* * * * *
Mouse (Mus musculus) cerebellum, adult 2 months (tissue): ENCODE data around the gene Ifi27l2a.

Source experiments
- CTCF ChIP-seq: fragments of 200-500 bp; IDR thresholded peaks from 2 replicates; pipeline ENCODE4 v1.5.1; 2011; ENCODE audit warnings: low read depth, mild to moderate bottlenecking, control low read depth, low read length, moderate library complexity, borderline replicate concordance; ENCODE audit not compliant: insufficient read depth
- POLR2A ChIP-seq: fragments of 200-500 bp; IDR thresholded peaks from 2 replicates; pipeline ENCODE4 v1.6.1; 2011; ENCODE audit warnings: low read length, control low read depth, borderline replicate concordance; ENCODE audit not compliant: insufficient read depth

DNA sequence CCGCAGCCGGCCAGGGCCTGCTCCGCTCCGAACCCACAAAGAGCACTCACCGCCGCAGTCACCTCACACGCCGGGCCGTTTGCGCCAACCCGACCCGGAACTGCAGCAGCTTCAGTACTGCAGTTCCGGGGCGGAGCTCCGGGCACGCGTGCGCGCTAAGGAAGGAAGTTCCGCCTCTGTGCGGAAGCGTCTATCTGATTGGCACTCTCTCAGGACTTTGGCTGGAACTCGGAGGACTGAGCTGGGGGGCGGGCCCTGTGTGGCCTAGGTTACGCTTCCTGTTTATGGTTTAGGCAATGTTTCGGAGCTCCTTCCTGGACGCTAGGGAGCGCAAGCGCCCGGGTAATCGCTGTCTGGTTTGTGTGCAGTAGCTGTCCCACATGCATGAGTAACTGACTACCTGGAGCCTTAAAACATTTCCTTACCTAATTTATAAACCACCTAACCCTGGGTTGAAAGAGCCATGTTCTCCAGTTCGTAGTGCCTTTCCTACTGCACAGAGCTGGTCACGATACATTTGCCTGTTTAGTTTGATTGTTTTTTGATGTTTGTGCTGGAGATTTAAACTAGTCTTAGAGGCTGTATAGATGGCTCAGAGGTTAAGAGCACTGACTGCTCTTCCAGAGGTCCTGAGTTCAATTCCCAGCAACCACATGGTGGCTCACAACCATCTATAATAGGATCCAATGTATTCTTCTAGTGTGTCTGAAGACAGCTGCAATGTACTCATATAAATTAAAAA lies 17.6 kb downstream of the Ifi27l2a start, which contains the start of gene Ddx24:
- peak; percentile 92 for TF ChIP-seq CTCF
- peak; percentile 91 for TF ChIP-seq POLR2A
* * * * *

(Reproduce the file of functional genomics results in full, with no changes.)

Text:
Mouse (Mus musculus) cerebellum, adult 2 months (tissue): ENCODE data around the gene Ifi27l2a.

Source experiments
- CTCF ChIP-seq: fragments of 200-500 bp; IDR thresholded peaks from 2 replicates; pipeline ENCODE4 v1.5.1; 2011; ENCODE audit warnings: low read depth, mild to moderate bottlenecking, control low read depth, low read length, moderate library complexity, borderline replicate concordance; ENCODE audit not compliant: insufficient read depth
- POLR2A ChIP-seq: fragments of 200-500 bp; IDR thresholded peaks from 2 replicates; pipeline ENCODE4 v1.6.1; 2011; ENCODE audit warnings: low read length, control low read depth, borderline replicate concordance; ENCODE audit not compliant: insufficient read depth

DNA sequence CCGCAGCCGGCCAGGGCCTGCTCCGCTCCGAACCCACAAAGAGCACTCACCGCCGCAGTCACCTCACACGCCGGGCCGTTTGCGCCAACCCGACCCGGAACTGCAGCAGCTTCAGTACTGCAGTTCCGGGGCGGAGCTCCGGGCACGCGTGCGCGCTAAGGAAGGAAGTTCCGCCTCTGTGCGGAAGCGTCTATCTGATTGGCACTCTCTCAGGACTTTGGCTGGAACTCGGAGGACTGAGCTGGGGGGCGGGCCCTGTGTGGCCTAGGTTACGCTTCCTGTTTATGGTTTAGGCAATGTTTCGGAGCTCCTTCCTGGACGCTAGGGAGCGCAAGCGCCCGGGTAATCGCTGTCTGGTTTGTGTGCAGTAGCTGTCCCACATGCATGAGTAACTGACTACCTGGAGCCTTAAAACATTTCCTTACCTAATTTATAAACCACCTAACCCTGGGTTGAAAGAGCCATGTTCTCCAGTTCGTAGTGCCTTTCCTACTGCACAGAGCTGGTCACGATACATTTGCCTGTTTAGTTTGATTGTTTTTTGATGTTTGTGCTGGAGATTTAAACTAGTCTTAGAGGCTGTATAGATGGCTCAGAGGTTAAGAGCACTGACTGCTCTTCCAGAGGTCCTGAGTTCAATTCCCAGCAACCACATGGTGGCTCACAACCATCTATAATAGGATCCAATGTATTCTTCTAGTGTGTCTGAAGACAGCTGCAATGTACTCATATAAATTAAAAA lies 17.6 kb downstream of the Ifi27l2a start, which contains the start of gene Ddx24:
- peak; percentile 92 for TF ChIP-seq CTCF
- peak; percentile 91 for TF ChIP-seq POLR2A